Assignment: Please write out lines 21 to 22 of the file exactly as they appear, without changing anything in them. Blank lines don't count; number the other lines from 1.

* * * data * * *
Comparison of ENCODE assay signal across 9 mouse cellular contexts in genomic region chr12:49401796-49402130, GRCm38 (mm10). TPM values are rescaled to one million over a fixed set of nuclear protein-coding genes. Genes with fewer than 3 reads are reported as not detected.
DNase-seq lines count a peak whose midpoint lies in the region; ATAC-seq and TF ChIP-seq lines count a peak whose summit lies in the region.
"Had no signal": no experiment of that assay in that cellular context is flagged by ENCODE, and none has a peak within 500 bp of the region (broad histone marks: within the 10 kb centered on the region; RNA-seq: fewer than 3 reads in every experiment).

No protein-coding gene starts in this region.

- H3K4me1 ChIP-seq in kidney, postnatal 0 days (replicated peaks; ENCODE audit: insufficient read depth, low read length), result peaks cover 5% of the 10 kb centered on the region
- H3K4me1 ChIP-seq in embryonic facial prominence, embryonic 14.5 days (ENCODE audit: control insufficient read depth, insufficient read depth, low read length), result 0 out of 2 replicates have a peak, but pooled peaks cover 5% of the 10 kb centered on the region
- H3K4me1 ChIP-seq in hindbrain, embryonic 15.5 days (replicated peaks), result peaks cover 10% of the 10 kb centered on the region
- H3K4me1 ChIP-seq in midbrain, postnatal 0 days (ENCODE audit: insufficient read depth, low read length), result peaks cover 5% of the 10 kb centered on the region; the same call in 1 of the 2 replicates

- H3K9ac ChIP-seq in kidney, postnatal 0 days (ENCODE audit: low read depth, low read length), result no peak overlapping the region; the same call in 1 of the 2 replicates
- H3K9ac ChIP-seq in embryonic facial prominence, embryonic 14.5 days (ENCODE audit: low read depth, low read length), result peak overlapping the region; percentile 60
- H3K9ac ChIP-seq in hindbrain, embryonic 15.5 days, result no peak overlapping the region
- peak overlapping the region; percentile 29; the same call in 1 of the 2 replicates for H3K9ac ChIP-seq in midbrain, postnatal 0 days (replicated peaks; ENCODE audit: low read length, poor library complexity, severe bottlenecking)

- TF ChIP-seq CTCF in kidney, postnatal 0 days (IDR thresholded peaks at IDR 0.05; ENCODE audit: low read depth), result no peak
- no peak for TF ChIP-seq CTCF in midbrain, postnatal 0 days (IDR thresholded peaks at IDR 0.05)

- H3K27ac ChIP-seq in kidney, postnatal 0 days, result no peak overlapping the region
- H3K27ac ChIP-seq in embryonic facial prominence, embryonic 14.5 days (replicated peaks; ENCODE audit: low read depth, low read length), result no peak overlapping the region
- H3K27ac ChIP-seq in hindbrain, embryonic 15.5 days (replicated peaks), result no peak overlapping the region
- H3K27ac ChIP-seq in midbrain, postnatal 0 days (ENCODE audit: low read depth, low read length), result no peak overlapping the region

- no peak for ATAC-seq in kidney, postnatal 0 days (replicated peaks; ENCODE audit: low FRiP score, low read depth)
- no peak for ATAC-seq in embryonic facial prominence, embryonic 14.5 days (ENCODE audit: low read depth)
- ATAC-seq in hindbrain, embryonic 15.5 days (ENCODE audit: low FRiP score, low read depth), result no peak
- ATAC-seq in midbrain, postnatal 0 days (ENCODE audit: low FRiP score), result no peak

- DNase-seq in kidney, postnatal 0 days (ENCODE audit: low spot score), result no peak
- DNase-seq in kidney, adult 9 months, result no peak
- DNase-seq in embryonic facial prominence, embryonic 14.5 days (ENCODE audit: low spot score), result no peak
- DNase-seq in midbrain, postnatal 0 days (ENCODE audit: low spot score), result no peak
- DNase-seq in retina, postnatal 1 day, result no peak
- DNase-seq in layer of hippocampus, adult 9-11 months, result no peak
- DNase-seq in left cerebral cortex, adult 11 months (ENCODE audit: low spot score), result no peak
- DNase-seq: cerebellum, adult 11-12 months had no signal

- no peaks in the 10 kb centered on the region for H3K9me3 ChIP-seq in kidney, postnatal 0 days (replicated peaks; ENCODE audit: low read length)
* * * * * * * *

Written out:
- ATAC-seq in hindbrain, embryonic 15.5 days (ENCODE audit: low FRiP score, low read depth), result no peak
- ATAC-seq in midbrain, postnatal 0 days (ENCODE audit: low FRiP score), result no peak